A Cross-Country Investigation of Foreign Aid and Dutch Disease: Evidence From Selected SAARC Countries
Journal of Accounting, Finance and Economics, Vol. 8, No. 2, pp. 40-58
19 Pages Posted: 10 Sep 2018
Date Written: 2018
The efficacy of foreign aid inflow with regards to dictating the development of the recipient nations is often questioned in the light of the Dutch disease problem whereby a surge in such inflows tend to appreciate the respective real exchange rates of the recipient nations, bottlenecking their export competitiveness. Against this prelude, the main aim of this paper is to investigate the causal relationship between FAID inflow and RER movements in context of the four SAARC countries that have been traditionally dependent on foreign development assistance. The countries considered in this paper include Bangladesh, India, Pakistan and Sri Lanka. The econometric model is structured using a multivariate framework incorporating annual time series data of all these four nations from 1980 to 2014. Following Edwards (1989) and Montiel (1999), real exchange rates were expressed as country-specific functions of foreign aid and other real fundamentals as control variables. Augmented Dickey-Fuller unit root test, Johansen cointegration test, vector error correction model approach and Granger causality test are considered. The corresponding results reveal that both in the cases of Bangladesh and India, the inflow of foreign aid in the form of official development assistance is statistically insignificant in explaining the movements in the respective real exchange rates, neither in the short run nor in the long run. A possible reason behind this similarity could be the fact that the central banks in both these nations managed to maintain a strong grip over their exchange rates which worked as a cushion against RER misalignments and avoided Dutch disease problems in these countries. In contrast, foreign aid inflows are found to stimulate appretiative pressures on the real exchange rates of Pakistan and Sri Lanka, imposing the threats of potential Dutch disease problems within these nations.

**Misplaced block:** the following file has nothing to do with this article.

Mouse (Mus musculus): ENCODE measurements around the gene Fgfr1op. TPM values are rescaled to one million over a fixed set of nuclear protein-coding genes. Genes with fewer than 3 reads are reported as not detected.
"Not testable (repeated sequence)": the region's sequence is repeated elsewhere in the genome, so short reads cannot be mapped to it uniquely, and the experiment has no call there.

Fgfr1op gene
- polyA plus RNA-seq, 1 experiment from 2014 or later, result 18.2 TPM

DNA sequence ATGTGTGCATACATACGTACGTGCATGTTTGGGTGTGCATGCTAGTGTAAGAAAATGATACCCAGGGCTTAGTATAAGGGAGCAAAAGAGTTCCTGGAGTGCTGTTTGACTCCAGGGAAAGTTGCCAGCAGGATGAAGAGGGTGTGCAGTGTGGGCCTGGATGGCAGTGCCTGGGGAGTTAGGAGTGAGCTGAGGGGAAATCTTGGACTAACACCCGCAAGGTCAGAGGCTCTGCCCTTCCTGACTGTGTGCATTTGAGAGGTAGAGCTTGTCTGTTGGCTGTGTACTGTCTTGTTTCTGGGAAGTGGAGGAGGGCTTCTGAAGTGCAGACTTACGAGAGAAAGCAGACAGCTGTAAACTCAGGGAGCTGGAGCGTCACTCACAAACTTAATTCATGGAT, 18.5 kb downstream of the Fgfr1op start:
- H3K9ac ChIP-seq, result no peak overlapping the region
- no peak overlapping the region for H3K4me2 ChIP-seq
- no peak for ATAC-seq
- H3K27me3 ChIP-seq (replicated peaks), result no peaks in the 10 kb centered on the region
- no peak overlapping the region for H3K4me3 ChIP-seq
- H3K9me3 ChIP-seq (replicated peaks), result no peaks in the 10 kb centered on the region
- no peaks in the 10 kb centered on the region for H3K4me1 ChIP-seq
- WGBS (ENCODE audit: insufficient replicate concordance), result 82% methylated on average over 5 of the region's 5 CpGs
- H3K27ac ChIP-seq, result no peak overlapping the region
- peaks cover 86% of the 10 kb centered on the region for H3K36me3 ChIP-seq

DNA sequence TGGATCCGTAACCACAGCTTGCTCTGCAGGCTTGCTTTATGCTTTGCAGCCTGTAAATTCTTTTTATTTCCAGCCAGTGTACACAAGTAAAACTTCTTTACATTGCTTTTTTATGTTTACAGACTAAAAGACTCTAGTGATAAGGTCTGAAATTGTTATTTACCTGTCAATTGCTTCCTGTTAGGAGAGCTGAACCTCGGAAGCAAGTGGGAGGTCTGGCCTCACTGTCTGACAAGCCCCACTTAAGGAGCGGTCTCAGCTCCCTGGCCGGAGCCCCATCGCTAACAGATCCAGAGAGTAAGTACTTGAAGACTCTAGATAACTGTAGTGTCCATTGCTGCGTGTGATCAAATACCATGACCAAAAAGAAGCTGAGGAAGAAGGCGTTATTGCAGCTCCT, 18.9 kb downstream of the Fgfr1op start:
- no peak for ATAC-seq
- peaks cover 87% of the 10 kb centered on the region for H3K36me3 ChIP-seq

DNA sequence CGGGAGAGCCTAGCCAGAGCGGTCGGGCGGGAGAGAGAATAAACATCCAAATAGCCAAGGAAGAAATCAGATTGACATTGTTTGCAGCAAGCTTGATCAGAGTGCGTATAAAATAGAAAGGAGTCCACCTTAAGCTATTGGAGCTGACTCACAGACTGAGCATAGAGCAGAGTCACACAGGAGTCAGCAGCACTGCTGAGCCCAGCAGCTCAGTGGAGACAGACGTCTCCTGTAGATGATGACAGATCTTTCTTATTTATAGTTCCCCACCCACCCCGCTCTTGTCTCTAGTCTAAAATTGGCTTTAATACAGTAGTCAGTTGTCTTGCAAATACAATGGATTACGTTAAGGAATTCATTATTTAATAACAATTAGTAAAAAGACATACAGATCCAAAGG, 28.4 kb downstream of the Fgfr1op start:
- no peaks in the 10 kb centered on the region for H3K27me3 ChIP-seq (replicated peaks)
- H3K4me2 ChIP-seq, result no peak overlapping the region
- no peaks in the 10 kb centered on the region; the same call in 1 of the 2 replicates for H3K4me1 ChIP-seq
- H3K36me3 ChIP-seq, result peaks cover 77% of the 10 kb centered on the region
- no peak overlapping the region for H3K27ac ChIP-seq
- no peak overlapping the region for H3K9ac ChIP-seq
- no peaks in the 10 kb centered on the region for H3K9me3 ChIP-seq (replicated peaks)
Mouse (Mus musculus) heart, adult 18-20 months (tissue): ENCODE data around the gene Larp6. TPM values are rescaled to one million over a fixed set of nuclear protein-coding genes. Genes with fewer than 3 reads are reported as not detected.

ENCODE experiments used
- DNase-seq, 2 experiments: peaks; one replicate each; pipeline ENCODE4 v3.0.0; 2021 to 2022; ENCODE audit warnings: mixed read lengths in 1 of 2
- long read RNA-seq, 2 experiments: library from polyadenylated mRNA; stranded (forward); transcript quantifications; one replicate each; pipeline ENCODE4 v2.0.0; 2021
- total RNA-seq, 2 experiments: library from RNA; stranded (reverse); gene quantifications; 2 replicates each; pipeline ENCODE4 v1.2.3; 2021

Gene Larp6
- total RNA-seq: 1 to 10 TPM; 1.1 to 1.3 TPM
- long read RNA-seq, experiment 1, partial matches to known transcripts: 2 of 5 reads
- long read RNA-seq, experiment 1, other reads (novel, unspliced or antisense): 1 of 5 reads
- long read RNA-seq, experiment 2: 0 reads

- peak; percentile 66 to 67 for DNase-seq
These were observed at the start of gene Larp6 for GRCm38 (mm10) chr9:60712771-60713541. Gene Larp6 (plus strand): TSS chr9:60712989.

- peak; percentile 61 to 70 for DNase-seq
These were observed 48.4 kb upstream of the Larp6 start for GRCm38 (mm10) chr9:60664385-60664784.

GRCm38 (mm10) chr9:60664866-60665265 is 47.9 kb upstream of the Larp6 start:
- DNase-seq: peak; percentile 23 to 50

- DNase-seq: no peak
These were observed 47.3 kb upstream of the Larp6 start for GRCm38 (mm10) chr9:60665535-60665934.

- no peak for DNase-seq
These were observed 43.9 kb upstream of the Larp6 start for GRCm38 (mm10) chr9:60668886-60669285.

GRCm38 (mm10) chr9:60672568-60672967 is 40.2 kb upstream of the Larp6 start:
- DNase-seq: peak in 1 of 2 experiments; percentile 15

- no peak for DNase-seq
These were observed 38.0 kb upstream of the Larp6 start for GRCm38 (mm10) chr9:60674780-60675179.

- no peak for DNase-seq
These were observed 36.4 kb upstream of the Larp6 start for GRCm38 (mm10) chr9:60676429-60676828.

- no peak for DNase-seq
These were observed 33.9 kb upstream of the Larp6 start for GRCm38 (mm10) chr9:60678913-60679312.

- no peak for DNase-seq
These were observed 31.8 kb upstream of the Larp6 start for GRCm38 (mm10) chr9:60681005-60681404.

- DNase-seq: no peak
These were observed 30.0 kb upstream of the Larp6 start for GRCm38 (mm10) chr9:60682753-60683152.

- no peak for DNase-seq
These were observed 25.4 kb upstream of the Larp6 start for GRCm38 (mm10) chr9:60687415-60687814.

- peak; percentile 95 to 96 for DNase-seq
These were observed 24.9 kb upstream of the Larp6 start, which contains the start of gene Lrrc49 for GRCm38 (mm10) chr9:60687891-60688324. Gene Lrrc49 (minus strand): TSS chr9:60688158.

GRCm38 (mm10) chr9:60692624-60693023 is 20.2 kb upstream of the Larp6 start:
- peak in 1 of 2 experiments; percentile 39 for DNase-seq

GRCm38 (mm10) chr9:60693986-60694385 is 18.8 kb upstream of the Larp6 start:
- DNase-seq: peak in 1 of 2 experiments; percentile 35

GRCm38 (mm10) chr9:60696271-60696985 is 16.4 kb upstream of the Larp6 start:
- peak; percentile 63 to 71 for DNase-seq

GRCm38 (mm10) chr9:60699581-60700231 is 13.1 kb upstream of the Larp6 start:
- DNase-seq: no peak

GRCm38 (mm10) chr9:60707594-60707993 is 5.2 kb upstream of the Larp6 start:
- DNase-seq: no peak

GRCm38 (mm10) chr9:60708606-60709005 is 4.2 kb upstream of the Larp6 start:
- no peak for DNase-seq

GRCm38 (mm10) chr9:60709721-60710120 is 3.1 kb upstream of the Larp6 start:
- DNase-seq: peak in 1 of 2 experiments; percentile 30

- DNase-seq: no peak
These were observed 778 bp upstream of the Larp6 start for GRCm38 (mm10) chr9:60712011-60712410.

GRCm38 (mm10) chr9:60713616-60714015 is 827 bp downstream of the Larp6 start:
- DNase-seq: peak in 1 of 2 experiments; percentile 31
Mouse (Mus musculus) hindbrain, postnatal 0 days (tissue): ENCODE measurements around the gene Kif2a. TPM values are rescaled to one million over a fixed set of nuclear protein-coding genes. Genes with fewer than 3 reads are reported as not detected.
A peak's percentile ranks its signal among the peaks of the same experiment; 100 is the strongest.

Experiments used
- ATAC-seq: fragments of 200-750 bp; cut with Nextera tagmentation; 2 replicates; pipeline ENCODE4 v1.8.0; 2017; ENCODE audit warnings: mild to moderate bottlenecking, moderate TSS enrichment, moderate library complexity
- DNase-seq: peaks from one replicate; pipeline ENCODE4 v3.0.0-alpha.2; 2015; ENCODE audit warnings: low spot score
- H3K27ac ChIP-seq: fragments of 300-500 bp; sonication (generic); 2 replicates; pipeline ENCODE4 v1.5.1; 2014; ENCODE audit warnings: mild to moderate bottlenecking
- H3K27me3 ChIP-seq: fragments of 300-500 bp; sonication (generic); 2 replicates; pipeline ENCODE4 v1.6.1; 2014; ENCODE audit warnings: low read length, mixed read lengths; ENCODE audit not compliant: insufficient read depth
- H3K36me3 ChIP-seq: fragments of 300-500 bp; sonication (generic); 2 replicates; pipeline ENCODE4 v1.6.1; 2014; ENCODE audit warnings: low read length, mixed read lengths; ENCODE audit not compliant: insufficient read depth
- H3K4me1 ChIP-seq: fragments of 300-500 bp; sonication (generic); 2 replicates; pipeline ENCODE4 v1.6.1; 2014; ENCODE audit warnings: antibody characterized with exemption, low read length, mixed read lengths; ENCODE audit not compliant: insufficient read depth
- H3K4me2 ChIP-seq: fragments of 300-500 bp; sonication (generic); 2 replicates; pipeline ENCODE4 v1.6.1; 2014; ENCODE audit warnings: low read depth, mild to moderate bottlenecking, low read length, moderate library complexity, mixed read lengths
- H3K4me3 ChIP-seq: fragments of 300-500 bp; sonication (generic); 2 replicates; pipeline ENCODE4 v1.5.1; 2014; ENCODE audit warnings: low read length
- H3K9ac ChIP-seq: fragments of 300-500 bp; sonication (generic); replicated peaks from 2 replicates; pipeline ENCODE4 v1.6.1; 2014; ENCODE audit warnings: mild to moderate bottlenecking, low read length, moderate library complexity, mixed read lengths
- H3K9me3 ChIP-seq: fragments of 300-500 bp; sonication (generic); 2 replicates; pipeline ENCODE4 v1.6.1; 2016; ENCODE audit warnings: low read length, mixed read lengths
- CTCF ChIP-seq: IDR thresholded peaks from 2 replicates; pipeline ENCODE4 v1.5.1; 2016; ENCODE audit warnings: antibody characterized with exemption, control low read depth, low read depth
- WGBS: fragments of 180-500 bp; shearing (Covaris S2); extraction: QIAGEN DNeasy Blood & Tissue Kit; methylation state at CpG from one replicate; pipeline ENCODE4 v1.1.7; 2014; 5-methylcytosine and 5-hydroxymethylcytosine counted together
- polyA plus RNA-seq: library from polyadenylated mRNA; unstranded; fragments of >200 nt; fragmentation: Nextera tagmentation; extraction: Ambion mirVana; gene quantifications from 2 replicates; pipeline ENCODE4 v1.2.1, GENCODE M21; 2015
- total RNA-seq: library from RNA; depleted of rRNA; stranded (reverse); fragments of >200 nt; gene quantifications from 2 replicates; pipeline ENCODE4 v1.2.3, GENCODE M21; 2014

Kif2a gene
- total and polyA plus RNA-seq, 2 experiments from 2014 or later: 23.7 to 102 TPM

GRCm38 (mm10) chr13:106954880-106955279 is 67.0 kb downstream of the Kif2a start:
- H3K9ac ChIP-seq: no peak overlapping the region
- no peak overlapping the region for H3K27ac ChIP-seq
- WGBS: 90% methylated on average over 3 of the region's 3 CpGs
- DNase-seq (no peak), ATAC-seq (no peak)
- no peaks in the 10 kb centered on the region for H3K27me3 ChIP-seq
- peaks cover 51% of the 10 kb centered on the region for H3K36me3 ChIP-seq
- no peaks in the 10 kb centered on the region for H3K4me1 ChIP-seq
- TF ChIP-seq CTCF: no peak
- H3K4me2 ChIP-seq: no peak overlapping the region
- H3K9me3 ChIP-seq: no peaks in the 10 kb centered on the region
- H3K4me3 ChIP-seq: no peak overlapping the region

Keywords: Dutch Disease, South Asia, Real Exchange Rate, Foreign Aid, Causality, Cointegration
JEL Classification: C32, C35
Suggested Citation: Suggested Citation